Money fights can include hurtful comments that are not particularly helpful. Remember that you each have your unique money stories, as discussed in Part 1. Your partner may have a completely different mindset around money that has been shaped and molded since birth. Instead of placing blame or building resentment, come from a place of curiosity. What exactly is bothering you so much about your partner and their money choices? What does this say about their value system versus your value system? How can you come together to an agreement or a compromise that works for both parties?


There are a number of different financial tasks that need to be managed in a household. Here’s a list:

How can you divide up these tasks in a way that makes the most sense for you and your partner? Think about each other’s strengths and weaknesses. It’s also not a bad idea to put these financial tasks on a shared calendar so that you’re both on the same page.

Note: Even at a time when female breadwinners are the norm rather than the anomaly, women are STILL deferring financial tasks, especially financial tasks outside of shopping and paying bills, to their husbands or their “financial guy.” Women: please start taking ownership of your money. It’s fine to have some help, but don’t assume that men are better at this “money stuff” than you are just because they possess a Y chromosome and you don’t!


Wondering how to get this conversation started? Here are some useful questions that can get you on track to successfully managing your money together as a couple:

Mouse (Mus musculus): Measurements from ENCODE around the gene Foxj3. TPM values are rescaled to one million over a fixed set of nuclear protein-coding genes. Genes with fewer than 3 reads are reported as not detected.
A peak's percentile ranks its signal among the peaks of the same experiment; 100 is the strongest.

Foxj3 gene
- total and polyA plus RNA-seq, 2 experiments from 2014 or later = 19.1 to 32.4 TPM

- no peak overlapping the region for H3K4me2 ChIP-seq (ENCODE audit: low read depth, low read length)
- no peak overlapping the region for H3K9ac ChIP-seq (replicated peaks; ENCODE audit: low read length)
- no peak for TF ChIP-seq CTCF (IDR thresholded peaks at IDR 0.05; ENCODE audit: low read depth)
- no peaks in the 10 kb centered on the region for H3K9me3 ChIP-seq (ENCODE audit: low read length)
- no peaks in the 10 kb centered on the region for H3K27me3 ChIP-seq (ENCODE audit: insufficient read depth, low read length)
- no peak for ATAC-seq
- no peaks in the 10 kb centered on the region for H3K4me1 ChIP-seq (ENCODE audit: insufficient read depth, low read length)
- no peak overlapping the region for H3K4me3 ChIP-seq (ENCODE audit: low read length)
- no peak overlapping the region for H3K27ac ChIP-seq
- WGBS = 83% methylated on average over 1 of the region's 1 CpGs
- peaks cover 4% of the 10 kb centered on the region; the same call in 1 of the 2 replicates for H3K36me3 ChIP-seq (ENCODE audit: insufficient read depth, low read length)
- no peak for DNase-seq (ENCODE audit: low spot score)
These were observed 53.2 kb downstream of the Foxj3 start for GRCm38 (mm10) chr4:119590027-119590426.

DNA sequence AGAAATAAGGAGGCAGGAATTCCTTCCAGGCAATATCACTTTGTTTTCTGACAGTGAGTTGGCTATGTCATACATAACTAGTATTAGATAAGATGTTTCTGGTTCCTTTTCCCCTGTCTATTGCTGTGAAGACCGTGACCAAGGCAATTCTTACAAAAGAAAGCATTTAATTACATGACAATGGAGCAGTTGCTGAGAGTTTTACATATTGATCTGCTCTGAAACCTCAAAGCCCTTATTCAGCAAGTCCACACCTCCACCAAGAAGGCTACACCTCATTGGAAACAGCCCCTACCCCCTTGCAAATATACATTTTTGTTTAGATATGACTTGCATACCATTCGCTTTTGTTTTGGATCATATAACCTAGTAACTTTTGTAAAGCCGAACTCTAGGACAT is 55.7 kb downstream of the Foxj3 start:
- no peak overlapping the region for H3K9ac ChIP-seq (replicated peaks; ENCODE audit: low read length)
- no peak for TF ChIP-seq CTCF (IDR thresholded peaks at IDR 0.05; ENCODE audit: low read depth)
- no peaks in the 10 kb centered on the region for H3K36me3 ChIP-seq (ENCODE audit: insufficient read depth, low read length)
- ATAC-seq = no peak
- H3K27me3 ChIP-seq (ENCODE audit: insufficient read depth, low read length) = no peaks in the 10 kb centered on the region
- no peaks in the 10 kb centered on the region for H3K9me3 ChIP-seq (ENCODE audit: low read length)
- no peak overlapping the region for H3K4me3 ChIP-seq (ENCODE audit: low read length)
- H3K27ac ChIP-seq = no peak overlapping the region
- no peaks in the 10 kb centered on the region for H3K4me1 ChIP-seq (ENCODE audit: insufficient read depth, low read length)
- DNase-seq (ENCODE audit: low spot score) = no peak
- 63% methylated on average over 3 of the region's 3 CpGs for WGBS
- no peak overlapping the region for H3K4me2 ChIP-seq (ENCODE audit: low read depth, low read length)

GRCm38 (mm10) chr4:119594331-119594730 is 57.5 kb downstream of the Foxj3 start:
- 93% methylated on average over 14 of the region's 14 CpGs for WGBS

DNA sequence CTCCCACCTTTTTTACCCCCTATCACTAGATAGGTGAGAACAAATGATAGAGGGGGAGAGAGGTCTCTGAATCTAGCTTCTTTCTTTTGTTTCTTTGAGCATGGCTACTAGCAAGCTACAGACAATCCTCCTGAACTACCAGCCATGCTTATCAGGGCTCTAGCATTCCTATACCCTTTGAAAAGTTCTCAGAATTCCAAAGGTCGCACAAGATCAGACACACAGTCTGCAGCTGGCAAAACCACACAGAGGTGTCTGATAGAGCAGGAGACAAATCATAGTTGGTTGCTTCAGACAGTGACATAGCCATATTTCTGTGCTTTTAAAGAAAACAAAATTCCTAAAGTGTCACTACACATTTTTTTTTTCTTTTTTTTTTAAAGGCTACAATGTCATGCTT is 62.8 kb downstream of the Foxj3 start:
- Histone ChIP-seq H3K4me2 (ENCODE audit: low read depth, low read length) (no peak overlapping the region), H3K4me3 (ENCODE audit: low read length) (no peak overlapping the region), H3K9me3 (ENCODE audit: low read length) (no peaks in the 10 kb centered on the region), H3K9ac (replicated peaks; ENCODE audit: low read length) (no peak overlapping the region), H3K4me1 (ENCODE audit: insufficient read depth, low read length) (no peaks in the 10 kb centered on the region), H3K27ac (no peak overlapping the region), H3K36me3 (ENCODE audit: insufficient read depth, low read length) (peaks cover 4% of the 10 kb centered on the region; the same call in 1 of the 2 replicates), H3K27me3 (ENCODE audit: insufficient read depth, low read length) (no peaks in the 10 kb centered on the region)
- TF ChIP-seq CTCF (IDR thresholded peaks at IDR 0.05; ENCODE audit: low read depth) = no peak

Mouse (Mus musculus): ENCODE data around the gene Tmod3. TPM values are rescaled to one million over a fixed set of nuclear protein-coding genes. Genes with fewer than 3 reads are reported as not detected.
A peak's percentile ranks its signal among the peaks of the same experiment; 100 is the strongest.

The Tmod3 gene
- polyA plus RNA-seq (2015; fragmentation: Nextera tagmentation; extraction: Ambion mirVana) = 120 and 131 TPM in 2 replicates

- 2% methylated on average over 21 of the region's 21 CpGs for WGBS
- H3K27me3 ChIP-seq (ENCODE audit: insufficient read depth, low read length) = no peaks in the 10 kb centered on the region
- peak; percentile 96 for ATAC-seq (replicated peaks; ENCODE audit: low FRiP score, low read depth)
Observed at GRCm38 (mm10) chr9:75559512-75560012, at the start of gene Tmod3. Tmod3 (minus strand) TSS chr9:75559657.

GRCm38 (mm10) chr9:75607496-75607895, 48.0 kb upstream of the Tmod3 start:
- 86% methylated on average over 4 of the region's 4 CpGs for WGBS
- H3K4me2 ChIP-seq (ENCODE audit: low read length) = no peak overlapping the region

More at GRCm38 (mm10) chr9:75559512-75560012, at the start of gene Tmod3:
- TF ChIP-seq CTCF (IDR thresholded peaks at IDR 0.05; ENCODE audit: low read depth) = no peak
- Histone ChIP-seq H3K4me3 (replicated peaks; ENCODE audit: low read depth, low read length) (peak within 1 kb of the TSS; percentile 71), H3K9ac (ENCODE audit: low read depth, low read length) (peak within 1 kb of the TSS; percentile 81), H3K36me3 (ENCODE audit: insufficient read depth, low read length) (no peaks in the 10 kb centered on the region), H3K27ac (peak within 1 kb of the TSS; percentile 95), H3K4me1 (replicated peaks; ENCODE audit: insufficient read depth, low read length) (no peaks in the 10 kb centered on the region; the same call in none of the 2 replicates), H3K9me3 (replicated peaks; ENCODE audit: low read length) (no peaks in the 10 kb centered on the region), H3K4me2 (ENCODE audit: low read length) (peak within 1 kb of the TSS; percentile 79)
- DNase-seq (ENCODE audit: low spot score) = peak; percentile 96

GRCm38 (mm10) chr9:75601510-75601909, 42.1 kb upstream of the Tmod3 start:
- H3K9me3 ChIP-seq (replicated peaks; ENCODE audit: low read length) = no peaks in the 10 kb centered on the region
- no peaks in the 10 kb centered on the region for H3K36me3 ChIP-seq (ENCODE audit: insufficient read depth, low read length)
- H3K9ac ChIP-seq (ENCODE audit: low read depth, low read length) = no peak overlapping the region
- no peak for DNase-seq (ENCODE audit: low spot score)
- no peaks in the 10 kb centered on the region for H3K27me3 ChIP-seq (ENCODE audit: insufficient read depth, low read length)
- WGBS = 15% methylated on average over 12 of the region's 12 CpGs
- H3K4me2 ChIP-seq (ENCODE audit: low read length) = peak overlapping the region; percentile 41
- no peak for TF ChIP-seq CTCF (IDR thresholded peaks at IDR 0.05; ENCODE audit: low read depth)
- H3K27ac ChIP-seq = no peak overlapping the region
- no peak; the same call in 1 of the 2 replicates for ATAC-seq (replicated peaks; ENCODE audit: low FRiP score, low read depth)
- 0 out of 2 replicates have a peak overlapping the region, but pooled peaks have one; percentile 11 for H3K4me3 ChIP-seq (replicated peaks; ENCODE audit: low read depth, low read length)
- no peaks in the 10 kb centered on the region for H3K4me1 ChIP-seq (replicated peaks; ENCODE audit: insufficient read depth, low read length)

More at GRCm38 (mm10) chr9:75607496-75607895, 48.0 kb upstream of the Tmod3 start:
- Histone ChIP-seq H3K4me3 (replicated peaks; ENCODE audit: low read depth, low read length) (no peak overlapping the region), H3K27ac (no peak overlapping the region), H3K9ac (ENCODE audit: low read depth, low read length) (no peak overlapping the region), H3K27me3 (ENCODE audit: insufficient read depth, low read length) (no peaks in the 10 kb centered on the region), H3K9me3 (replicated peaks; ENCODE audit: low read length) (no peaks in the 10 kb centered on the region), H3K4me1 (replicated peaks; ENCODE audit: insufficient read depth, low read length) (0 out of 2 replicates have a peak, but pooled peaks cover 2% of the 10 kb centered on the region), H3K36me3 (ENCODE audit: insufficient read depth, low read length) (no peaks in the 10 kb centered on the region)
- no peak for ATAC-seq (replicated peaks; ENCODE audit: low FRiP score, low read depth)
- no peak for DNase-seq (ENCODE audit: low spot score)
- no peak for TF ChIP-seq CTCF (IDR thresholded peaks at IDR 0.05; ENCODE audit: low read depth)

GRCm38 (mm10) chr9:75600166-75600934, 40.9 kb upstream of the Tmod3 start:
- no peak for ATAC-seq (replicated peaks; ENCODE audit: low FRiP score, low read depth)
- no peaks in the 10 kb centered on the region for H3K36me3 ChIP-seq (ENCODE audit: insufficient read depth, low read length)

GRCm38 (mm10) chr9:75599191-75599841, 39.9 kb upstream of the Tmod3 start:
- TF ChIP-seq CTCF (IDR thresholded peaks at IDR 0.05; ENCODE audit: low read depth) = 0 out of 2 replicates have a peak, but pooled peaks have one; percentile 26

• Which method makes the most sense for us? Combined, separate, or hybrid?
  • If hybrid, where should be open up our joint checking account?
  • What should be paid out of the joint checking account?
  • How much of our individual pay should be going into the joint checking account? Should it be a set number or a percentage of pay?
  • How much should we allocate towards “fun” money for each individual? Again, a set number or a percentage?
  • What are our short term, medium term, and long term financial goals?
  • (If there is debt involved): What is our debt payoff plan? Do we consider this “your” debt or “our” debt? Should we use the debt avalanche or the debt snowball method?
  • What’s your credit score?
  • How are we dividing up financial tasks?
  • How often are we going to have our money dates?
  • (If income is fairly equal): What are we going to do if there is a large income disparity in the future? Examples: career advancement with accompanying higher pay for one spouse, job loss, unpaid maternity/parental leave, disability/health problems, taking a career pause while caring for children/elderly, etc. This is an especially important conversation if handling finances separately.
  • Are we going to set a spending limit before we consult one another prior to a purchase?
  • Do we need a pre-nup (for those not yet married) or a post-nup (after married)?

Having these money conversations can be difficult, but necessary. This is an issue that you don’t want to leave “for another day.” Having these conversations early and often will ensure that you and your partner will be on the same financial page. Getting on the same financial page and coming to an agreement on how to combine your finances not only reduces a lot of marital stress, but it also fosters a closer relationship. Less stress and a better relationship? Yes, please!

Do you have any other tips that you’d like to share? Comment below!


  1. The Vetducator on February 26, 2020 at 10:27 am

    Money dates are a great idea! We only started doing them once we started our FIRE path, but they would have been helpful before then (we may have figured out we could FIRE sooner!). And the shame is a real thing. My wife brought in her student loans debt whereas I brought in a fair amount of assets. It didn’t bother me that we were different, but it was a little hard for her to disclose the loan amounts. Once she told me and my response was, “OK, whatever, we’ll deal with it together”, that helped a lot.

    • RLDVM on February 26, 2020 at 10:06 pm

      Better late than never! I bet that was a big weight off her shoulders- other partners could have had very different responses!